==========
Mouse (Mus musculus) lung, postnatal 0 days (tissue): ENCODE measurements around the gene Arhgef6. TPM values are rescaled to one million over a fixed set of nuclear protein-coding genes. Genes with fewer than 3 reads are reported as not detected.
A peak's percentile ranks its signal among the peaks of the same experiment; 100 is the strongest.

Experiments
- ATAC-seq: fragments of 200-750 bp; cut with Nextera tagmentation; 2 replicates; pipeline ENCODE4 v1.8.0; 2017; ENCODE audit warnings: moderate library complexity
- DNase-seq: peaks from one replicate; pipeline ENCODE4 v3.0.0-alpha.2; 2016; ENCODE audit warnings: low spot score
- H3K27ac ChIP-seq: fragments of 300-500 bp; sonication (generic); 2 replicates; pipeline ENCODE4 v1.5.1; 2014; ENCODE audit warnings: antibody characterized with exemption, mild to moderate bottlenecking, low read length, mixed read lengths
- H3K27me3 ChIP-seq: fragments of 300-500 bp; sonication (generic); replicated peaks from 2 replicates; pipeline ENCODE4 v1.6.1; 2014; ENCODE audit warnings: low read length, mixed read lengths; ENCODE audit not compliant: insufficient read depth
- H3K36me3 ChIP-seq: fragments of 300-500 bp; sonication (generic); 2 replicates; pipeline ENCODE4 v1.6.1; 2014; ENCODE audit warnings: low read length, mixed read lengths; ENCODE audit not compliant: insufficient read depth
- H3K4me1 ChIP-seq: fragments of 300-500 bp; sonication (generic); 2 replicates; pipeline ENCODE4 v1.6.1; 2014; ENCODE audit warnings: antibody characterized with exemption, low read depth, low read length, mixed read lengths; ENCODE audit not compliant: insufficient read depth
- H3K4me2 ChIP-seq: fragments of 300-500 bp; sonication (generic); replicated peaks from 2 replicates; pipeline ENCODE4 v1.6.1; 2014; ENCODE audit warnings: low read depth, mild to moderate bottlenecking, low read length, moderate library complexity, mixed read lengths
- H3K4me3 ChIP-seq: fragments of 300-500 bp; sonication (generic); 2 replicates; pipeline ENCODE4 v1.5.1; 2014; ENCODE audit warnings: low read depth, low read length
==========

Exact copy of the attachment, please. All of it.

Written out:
Mouse (Mus musculus) lung, postnatal 0 days (tissue): ENCODE measurements around the gene Arhgef6. TPM values are rescaled to one million over a fixed set of nuclear protein-coding genes. Genes with fewer than 3 reads are reported as not detected.
A peak's percentile ranks its signal among the peaks of the same experiment; 100 is the strongest.

Experiments
- ATAC-seq: fragments of 200-750 bp; cut with Nextera tagmentation; 2 replicates; pipeline ENCODE4 v1.8.0; 2017; ENCODE audit warnings: moderate library complexity
- DNase-seq: peaks from one replicate; pipeline ENCODE4 v3.0.0-alpha.2; 2016; ENCODE audit warnings: low spot score
- H3K27ac ChIP-seq: fragments of 300-500 bp; sonication (generic); 2 replicates; pipeline ENCODE4 v1.5.1; 2014; ENCODE audit warnings: antibody characterized with exemption, mild to moderate bottlenecking, low read length, mixed read lengths
- H3K27me3 ChIP-seq: fragments of 300-500 bp; sonication (generic); replicated peaks from 2 replicates; pipeline ENCODE4 v1.6.1; 2014; ENCODE audit warnings: low read length, mixed read lengths; ENCODE audit not compliant: insufficient read depth
- H3K36me3 ChIP-seq: fragments of 300-500 bp; sonication (generic); 2 replicates; pipeline ENCODE4 v1.6.1; 2014; ENCODE audit warnings: low read length, mixed read lengths; ENCODE audit not compliant: insufficient read depth
- H3K4me1 ChIP-seq: fragments of 300-500 bp; sonication (generic); 2 replicates; pipeline ENCODE4 v1.6.1; 2014; ENCODE audit warnings: antibody characterized with exemption, low read depth, low read length, mixed read lengths; ENCODE audit not compliant: insufficient read depth
- H3K4me2 ChIP-seq: fragments of 300-500 bp; sonication (generic); replicated peaks from 2 replicates; pipeline ENCODE4 v1.6.1; 2014; ENCODE audit warnings: low read depth, mild to moderate bottlenecking, low read length, moderate library complexity, mixed read lengths
- H3K4me3 ChIP-seq: fragments of 300-500 bp; sonication (generic); 2 replicates; pipeline ENCODE4 v1.5.1; 2014; ENCODE audit warnings: low read depth, low read length